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Chiastic Structure

Literature Poetry Judaism Christianity Latter Day Saint movement Christianity/Bible

Chiastic structure, or chiastic pattern, is a literary technique in narrative motifs and other textual passages. An example of chiastic structure would be two ideas, A and B, together with variants A' and B', being presented as A,B,B',A'. Chiastic structures that involve more components are sometimes called "ring structures", "ring compositions", or, in cases of very ambitious chiasmus, "onion-ring compositions". These may be regarded as chiasmus scaled up from words and clauses to larger segments of text.

These often symmetrical patterns are commonly found in ancient literature such as the epic poetry of the Iliad and the Odyssey. Classicist Bruno Gentili describes this technique as "the cyclical, circular, or 'ring' pattern (ring composition). Here the idea that introduced a compositional section is repeated at its conclusion, so that the whole passage is framed by material of identical content". Meanwhile, in classical prose, scholars often find chiastic narrative techniques in the Histories of Herodotus:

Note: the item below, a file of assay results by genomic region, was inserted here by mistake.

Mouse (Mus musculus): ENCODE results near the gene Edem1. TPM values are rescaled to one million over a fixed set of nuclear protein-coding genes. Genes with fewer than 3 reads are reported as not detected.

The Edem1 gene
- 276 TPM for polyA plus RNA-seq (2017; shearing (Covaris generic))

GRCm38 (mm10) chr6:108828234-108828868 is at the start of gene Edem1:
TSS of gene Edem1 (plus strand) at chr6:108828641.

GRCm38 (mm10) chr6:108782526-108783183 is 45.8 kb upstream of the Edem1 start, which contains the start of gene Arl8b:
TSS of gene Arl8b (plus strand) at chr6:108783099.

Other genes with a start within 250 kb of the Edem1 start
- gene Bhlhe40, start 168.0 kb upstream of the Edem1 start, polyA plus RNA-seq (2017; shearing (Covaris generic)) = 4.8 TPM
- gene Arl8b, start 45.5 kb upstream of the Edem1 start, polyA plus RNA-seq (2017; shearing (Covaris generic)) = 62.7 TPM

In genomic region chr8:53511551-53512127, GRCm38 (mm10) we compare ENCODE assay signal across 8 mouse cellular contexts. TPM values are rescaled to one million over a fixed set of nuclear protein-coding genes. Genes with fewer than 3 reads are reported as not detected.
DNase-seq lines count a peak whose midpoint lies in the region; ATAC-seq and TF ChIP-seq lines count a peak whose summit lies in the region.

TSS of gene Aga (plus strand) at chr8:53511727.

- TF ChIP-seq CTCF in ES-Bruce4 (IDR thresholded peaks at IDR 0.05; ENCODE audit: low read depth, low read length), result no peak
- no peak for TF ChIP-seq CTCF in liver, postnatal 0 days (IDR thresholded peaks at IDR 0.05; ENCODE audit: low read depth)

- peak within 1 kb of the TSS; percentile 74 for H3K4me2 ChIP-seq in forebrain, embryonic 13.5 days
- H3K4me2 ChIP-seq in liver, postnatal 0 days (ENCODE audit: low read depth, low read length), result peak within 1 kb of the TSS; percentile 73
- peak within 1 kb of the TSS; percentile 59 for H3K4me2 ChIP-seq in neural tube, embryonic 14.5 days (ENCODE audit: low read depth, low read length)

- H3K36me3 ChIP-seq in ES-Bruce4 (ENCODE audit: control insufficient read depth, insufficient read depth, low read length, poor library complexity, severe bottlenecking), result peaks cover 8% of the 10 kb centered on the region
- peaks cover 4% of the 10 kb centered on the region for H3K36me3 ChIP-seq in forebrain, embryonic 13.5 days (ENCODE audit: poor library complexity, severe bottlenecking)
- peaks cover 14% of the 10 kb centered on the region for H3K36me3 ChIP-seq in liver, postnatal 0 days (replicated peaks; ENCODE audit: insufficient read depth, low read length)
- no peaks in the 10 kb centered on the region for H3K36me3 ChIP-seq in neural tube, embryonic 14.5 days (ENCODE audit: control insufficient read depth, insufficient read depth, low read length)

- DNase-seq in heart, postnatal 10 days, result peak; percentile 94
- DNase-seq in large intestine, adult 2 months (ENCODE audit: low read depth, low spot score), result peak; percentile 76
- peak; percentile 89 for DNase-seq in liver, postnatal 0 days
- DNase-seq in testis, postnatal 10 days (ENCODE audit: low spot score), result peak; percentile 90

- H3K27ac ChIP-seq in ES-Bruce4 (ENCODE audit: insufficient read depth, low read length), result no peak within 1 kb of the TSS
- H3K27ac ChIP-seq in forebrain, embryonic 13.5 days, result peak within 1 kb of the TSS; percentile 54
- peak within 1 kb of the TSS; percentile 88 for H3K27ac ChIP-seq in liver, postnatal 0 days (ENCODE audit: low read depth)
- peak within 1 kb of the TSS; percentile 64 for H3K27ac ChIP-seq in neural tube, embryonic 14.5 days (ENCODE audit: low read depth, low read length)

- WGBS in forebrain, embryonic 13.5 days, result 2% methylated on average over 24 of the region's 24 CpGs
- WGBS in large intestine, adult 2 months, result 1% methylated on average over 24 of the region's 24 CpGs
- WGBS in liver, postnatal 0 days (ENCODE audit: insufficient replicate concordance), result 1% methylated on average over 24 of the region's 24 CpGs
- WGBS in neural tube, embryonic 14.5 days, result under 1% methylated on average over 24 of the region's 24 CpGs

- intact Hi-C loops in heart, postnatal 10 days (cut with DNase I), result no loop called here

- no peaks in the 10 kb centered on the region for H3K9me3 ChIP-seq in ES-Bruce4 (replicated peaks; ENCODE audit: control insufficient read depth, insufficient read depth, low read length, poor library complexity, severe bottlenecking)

"Herodotus frequently uses ring composition or 'epic regression' as a way of supplying background information for something discussed in the narrative. First an event is mentioned briefly, then its precedents are reviewed in reverse chronological order as far back as necessary; at that point the narrative reverses itself and moves forward in chronological order until the event in the main narrative line is reached again."

Various chiastic structures are also seen in the Hebrew Bible, the New Testament, the Book of Mormon, and the Quran.

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